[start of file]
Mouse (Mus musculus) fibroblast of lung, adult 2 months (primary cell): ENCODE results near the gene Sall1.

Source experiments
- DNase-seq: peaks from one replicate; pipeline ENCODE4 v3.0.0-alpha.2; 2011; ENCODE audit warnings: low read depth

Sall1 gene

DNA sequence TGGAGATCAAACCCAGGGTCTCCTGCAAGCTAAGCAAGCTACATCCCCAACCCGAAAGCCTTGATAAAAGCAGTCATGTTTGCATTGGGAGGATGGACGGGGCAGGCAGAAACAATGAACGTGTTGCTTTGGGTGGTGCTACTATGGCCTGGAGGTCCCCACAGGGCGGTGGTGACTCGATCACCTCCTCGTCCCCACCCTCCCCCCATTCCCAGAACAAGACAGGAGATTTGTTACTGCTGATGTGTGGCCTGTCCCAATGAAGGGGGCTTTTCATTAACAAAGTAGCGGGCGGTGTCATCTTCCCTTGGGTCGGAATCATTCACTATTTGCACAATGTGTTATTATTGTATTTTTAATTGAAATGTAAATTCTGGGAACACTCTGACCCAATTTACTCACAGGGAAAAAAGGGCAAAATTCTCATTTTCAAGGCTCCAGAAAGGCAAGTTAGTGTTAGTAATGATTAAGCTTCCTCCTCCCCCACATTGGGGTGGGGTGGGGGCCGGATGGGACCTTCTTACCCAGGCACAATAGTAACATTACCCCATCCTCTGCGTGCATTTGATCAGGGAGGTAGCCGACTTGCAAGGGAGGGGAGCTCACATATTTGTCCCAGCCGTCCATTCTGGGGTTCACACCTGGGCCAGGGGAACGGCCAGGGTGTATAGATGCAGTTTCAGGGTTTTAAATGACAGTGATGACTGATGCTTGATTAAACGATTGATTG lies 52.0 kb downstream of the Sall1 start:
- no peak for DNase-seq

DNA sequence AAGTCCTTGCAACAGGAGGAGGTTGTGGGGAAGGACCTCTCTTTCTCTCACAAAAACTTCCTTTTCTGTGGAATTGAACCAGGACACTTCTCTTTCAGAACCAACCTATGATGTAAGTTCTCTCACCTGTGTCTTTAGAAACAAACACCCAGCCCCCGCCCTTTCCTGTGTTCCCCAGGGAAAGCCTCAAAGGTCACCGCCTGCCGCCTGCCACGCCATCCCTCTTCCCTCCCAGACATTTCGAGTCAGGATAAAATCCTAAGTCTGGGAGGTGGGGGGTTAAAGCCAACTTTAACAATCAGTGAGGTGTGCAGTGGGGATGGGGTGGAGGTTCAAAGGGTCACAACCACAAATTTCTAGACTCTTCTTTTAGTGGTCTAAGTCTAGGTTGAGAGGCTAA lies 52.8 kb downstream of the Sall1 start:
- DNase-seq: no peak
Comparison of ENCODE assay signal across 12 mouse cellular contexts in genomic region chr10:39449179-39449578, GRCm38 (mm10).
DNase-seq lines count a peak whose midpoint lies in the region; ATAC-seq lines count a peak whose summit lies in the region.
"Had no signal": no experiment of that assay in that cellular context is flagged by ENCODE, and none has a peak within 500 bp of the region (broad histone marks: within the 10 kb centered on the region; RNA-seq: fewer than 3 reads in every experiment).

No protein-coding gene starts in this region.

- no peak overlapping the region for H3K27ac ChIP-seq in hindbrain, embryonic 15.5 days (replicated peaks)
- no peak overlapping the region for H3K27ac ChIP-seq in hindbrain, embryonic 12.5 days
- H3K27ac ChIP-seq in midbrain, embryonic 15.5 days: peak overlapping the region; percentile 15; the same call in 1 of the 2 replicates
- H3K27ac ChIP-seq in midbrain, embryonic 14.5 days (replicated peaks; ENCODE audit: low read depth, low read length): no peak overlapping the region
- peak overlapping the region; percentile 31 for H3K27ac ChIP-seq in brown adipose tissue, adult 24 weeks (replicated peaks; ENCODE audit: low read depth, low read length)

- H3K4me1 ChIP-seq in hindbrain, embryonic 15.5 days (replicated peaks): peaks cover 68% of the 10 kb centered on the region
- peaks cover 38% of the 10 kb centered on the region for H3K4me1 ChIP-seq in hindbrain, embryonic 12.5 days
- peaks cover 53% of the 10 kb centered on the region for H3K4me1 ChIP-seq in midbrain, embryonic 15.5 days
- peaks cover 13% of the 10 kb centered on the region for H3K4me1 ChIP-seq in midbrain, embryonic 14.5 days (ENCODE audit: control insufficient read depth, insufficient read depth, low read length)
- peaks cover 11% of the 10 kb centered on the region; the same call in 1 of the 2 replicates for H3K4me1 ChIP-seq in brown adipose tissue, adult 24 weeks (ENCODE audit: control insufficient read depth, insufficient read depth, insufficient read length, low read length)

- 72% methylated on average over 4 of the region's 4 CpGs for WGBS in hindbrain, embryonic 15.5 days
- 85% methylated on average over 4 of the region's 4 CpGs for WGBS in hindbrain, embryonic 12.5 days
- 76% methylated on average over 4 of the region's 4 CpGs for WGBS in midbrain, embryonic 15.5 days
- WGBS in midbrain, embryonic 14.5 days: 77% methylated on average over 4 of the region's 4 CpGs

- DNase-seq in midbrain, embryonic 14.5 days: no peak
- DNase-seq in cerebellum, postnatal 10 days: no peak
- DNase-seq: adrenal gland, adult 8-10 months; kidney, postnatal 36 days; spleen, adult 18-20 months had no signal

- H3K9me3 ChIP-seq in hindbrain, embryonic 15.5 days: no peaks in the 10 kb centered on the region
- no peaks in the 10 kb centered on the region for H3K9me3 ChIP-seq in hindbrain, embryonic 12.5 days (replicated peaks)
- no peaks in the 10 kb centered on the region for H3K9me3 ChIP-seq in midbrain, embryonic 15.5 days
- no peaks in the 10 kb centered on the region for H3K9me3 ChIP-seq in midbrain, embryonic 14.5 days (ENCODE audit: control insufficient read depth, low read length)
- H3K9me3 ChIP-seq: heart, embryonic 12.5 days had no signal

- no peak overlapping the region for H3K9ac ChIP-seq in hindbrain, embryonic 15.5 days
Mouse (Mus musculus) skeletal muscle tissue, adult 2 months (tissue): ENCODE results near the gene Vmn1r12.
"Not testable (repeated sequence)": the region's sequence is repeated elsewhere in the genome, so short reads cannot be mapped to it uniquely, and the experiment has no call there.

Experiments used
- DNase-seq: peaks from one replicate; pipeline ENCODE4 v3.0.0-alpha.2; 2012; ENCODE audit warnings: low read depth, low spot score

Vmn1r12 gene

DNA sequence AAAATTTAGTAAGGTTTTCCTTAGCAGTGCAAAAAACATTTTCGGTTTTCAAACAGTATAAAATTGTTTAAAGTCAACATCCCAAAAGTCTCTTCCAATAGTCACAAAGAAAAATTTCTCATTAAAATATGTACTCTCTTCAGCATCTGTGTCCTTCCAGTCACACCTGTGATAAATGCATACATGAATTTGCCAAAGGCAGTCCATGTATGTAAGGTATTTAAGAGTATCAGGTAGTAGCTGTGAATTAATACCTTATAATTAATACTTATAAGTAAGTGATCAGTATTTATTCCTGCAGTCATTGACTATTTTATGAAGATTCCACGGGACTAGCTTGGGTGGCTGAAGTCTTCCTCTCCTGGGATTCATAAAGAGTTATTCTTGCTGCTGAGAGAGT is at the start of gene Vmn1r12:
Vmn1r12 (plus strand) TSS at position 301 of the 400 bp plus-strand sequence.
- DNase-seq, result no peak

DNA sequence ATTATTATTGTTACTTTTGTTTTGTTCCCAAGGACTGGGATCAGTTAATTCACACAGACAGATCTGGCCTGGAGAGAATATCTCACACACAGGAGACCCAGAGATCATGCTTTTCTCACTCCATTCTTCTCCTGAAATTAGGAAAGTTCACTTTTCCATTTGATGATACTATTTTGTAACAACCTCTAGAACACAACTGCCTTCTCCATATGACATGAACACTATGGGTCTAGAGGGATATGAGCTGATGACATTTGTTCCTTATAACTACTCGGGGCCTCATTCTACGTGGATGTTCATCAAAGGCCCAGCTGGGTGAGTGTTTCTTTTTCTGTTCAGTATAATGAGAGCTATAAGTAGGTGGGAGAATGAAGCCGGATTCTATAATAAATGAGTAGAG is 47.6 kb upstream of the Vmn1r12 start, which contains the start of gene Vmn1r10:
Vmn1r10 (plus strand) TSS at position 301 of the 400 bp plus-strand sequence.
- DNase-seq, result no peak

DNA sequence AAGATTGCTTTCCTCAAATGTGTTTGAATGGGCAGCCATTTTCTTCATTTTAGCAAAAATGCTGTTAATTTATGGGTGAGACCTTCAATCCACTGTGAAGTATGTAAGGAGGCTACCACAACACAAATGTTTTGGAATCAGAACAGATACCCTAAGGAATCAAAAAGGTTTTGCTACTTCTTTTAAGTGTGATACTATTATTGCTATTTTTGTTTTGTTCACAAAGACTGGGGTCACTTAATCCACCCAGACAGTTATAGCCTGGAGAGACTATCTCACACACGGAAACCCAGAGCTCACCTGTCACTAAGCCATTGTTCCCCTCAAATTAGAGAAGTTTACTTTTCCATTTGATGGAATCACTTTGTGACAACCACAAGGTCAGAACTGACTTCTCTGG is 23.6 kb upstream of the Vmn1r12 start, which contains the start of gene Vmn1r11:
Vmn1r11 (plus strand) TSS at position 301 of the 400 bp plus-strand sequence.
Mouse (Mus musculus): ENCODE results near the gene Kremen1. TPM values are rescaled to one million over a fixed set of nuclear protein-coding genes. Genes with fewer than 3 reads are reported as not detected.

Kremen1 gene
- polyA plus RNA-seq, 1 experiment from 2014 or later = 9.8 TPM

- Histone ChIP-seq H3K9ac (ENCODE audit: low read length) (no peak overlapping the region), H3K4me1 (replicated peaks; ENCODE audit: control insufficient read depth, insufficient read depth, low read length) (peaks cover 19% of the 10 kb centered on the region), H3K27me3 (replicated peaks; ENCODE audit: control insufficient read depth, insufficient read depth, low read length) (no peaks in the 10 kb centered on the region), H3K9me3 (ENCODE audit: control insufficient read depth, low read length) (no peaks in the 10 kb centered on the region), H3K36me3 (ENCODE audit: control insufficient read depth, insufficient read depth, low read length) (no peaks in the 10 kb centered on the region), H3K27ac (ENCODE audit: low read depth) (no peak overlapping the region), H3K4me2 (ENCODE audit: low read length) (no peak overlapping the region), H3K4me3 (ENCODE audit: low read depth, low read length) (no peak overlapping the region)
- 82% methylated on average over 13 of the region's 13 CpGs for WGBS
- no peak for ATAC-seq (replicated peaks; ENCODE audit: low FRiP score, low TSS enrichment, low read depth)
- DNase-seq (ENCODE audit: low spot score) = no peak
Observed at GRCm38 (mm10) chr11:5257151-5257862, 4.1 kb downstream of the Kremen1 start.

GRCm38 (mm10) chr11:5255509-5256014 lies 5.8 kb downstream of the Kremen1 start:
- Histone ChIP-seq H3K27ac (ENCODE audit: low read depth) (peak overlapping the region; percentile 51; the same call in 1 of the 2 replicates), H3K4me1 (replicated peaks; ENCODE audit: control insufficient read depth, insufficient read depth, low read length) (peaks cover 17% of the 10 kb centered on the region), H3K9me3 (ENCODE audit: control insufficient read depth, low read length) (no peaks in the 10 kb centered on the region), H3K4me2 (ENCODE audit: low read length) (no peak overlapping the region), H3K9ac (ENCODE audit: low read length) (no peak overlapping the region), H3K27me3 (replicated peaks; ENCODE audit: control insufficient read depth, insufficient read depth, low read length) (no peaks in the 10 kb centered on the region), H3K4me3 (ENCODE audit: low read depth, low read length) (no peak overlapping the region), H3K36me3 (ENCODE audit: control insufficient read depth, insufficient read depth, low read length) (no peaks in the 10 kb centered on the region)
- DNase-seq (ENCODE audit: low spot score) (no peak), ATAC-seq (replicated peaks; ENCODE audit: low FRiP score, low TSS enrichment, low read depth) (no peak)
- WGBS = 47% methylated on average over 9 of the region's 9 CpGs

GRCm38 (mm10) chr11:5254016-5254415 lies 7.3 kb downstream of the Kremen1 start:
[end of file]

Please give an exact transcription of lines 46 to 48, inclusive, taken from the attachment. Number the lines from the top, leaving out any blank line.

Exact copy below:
- DNase-seq, result no peak

DNA sequence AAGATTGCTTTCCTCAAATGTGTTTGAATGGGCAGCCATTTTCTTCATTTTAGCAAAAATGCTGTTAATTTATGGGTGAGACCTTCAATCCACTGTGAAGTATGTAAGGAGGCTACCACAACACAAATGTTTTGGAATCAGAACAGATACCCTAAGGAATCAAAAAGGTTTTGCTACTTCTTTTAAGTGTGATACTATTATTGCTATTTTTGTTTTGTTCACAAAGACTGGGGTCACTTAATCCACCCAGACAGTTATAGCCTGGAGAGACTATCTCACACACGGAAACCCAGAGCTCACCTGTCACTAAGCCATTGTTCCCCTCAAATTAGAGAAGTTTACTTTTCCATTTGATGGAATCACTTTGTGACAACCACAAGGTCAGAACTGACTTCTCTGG is 23.6 kb upstream of the Vmn1r12 start, which contains the start of gene Vmn1r11:
Vmn1r11 (plus strand) TSS at position 301 of the 400 bp plus-strand sequence.